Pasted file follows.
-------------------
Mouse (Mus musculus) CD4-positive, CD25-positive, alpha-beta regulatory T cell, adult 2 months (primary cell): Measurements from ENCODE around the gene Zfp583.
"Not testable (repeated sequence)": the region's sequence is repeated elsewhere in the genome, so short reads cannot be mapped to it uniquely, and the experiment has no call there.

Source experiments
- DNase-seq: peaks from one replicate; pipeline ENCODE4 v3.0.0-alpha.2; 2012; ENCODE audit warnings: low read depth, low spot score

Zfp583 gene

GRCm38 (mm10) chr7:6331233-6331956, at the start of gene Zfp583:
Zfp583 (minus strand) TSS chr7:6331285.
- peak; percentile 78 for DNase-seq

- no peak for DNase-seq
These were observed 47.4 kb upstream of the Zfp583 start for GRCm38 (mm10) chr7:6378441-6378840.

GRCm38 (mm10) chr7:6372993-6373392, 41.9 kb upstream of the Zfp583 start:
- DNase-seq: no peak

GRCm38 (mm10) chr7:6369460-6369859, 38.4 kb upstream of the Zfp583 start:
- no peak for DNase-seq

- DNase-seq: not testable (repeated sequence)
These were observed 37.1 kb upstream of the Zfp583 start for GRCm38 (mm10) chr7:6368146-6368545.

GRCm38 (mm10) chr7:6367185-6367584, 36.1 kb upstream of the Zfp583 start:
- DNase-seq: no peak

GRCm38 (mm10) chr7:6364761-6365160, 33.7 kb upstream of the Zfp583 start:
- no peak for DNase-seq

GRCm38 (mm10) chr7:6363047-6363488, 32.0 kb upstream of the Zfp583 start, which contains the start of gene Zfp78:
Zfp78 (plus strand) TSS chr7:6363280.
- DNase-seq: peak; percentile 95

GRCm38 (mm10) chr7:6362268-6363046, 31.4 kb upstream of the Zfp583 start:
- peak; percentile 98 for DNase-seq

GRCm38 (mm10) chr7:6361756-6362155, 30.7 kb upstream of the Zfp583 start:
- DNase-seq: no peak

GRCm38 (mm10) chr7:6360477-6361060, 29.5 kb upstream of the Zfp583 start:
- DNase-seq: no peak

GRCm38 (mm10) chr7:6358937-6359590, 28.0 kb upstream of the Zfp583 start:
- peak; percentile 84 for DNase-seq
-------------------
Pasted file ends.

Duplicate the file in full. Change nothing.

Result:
Mouse (Mus musculus) CD4-positive, CD25-positive, alpha-beta regulatory T cell, adult 2 months (primary cell): Measurements from ENCODE around the gene Zfp583.
"Not testable (repeated sequence)": the region's sequence is repeated elsewhere in the genome, so short reads cannot be mapped to it uniquely, and the experiment has no call there.

Source experiments
- DNase-seq: peaks from one replicate; pipeline ENCODE4 v3.0.0-alpha.2; 2012; ENCODE audit warnings: low read depth, low spot score

Zfp583 gene

GRCm38 (mm10) chr7:6331233-6331956, at the start of gene Zfp583:
Zfp583 (minus strand) TSS chr7:6331285.
- peak; percentile 78 for DNase-seq

- no peak for DNase-seq
These were observed 47.4 kb upstream of the Zfp583 start for GRCm38 (mm10) chr7:6378441-6378840.

GRCm38 (mm10) chr7:6372993-6373392, 41.9 kb upstream of the Zfp583 start:
- DNase-seq: no peak

GRCm38 (mm10) chr7:6369460-6369859, 38.4 kb upstream of the Zfp583 start:
- no peak for DNase-seq

- DNase-seq: not testable (repeated sequence)
These were observed 37.1 kb upstream of the Zfp583 start for GRCm38 (mm10) chr7:6368146-6368545.

GRCm38 (mm10) chr7:6367185-6367584, 36.1 kb upstream of the Zfp583 start:
- DNase-seq: no peak

GRCm38 (mm10) chr7:6364761-6365160, 33.7 kb upstream of the Zfp583 start:
- no peak for DNase-seq

GRCm38 (mm10) chr7:6363047-6363488, 32.0 kb upstream of the Zfp583 start, which contains the start of gene Zfp78:
Zfp78 (plus strand) TSS chr7:6363280.
- DNase-seq: peak; percentile 95

GRCm38 (mm10) chr7:6362268-6363046, 31.4 kb upstream of the Zfp583 start:
- peak; percentile 98 for DNase-seq

GRCm38 (mm10) chr7:6361756-6362155, 30.7 kb upstream of the Zfp583 start:
- DNase-seq: no peak

GRCm38 (mm10) chr7:6360477-6361060, 29.5 kb upstream of the Zfp583 start:
- DNase-seq: no peak

GRCm38 (mm10) chr7:6358937-6359590, 28.0 kb upstream of the Zfp583 start:
- peak; percentile 84 for DNase-seq